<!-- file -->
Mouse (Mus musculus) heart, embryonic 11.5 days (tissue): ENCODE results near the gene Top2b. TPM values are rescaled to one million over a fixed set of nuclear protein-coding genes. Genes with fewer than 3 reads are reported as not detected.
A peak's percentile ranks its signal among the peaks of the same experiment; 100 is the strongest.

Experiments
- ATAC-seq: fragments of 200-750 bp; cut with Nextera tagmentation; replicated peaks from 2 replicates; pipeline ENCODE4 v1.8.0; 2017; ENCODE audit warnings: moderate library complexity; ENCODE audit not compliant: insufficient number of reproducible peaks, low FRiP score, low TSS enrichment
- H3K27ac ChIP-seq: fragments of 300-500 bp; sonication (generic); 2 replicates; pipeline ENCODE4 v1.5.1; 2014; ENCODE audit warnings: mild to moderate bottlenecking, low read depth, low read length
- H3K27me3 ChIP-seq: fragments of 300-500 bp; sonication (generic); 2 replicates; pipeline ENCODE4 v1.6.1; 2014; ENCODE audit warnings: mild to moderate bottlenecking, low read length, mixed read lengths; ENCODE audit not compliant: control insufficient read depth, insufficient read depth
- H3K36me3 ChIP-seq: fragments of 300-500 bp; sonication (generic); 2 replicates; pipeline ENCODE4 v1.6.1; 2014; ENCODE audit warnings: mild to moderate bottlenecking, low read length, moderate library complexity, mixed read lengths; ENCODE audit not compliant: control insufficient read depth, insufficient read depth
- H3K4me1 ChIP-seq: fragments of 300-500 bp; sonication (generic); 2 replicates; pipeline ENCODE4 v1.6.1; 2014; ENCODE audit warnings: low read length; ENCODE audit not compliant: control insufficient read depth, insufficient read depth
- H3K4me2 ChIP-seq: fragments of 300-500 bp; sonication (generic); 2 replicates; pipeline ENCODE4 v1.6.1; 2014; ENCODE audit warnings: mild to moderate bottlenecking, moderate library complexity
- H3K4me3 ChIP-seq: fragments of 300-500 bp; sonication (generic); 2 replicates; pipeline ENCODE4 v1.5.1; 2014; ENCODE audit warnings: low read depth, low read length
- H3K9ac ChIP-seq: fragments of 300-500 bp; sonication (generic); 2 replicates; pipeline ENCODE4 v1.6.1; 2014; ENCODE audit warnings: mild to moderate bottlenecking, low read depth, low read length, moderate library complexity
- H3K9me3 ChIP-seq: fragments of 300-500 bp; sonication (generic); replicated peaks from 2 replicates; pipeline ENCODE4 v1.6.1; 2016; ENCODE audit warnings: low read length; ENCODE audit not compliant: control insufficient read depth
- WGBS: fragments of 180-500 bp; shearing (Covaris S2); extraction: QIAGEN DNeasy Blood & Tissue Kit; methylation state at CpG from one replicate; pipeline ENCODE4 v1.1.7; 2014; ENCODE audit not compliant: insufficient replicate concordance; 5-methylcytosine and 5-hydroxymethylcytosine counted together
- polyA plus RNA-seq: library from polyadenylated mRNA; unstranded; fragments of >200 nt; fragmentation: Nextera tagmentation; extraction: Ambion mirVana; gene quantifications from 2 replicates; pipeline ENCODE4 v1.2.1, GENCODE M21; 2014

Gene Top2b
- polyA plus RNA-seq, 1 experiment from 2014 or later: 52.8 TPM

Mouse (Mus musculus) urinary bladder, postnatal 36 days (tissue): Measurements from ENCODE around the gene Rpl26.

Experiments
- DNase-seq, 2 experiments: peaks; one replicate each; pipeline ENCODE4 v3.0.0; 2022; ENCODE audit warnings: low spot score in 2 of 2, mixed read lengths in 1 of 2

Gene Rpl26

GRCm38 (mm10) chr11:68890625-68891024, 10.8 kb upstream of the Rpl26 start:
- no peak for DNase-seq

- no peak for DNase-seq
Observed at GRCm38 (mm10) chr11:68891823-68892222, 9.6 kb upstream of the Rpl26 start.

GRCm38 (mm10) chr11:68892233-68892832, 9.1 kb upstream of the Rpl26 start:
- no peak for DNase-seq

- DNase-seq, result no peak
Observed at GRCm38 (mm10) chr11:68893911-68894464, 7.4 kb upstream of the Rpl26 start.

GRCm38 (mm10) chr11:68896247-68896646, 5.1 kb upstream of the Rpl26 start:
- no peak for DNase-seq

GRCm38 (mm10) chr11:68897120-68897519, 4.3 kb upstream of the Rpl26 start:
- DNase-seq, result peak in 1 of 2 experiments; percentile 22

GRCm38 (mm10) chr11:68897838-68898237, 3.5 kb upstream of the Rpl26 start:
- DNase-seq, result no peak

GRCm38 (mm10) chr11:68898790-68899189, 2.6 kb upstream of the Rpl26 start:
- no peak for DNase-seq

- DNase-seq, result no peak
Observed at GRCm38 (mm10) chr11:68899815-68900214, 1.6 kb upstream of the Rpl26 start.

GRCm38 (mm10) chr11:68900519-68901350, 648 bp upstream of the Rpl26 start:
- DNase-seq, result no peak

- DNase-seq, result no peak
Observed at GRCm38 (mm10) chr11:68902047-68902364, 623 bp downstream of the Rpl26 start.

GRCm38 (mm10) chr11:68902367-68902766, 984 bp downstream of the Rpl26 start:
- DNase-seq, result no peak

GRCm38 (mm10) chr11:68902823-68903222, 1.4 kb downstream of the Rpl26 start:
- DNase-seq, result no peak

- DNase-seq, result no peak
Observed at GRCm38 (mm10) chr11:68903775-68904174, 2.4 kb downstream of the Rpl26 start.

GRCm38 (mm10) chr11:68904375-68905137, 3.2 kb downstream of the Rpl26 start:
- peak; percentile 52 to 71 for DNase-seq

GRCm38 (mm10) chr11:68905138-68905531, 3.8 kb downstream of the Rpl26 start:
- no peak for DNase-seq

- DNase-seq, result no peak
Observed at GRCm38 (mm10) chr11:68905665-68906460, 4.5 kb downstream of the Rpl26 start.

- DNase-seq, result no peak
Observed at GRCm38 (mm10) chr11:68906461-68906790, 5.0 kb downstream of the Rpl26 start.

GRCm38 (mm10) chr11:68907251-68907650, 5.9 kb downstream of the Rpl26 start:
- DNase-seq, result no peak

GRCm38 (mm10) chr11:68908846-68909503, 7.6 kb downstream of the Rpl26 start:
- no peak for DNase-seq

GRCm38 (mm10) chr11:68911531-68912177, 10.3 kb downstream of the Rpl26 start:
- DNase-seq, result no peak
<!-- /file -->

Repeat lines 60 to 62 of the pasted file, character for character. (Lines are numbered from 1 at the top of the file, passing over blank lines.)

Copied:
- no peak for DNase-seq

GRCm38 (mm10) chr11:68911531-68912177, 10.3 kb downstream of the Rpl26 start:
- DNase-seq, result no peak